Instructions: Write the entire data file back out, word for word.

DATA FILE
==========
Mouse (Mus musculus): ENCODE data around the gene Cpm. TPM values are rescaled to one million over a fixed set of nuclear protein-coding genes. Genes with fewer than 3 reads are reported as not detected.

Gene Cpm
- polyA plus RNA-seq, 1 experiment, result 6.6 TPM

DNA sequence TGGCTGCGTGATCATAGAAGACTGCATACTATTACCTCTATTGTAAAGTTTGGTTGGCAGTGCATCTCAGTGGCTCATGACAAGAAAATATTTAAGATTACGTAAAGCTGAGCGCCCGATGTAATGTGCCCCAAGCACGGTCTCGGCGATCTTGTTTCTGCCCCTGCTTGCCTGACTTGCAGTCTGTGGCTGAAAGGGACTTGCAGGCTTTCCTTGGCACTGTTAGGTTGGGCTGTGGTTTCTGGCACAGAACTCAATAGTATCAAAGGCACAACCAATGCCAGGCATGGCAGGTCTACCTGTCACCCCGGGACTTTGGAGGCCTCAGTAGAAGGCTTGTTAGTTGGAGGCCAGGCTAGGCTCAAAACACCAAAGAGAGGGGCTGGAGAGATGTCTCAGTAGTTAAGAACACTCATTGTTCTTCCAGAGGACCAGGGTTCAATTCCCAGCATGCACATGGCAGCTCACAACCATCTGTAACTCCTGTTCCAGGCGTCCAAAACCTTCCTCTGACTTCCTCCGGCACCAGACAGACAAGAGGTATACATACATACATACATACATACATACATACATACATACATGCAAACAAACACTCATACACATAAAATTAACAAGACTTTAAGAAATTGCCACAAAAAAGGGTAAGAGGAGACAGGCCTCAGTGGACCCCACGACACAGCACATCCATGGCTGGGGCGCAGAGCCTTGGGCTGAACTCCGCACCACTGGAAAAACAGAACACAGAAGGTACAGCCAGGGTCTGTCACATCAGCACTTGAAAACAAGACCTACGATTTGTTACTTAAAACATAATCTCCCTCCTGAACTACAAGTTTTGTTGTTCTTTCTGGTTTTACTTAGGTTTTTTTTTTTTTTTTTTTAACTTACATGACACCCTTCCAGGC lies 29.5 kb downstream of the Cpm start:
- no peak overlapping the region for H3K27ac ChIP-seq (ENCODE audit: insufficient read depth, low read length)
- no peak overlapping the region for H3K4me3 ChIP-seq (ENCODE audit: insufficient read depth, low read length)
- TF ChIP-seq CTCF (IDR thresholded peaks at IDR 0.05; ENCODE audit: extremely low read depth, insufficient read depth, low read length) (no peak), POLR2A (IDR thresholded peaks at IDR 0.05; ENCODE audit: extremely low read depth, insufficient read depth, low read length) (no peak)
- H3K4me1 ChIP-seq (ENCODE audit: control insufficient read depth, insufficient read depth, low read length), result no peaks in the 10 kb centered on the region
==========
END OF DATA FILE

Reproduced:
Mouse (Mus musculus): ENCODE data around the gene Cpm. TPM values are rescaled to one million over a fixed set of nuclear protein-coding genes. Genes with fewer than 3 reads are reported as not detected.

Gene Cpm
- polyA plus RNA-seq, 1 experiment, result 6.6 TPM

DNA sequence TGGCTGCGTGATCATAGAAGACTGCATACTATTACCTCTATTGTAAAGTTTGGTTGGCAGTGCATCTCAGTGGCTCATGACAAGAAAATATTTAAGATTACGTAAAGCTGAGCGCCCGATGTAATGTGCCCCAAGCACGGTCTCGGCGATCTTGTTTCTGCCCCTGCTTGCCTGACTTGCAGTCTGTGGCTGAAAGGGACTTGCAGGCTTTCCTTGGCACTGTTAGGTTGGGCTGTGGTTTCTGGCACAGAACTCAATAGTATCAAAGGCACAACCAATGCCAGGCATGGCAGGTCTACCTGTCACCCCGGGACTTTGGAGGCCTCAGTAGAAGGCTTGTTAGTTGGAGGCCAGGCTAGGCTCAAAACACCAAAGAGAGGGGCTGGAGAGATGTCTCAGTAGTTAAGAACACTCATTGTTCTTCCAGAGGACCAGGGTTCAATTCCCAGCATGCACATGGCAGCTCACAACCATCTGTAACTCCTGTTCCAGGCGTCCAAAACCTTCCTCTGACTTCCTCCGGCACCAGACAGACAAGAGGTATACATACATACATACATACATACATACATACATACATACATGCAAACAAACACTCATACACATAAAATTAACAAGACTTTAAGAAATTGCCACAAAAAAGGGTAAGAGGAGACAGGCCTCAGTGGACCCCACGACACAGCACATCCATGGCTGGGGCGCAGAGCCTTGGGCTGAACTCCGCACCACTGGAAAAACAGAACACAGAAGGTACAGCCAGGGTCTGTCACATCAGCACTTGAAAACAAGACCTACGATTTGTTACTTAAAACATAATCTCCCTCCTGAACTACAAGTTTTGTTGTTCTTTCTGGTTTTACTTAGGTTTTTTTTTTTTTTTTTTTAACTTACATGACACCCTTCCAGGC lies 29.5 kb downstream of the Cpm start:
- no peak overlapping the region for H3K27ac ChIP-seq (ENCODE audit: insufficient read depth, low read length)
- no peak overlapping the region for H3K4me3 ChIP-seq (ENCODE audit: insufficient read depth, low read length)
- TF ChIP-seq CTCF (IDR thresholded peaks at IDR 0.05; ENCODE audit: extremely low read depth, insufficient read depth, low read length) (no peak), POLR2A (IDR thresholded peaks at IDR 0.05; ENCODE audit: extremely low read depth, insufficient read depth, low read length) (no peak)
- H3K4me1 ChIP-seq (ENCODE audit: control insufficient read depth, insufficient read depth, low read length), result no peaks in the 10 kb centered on the region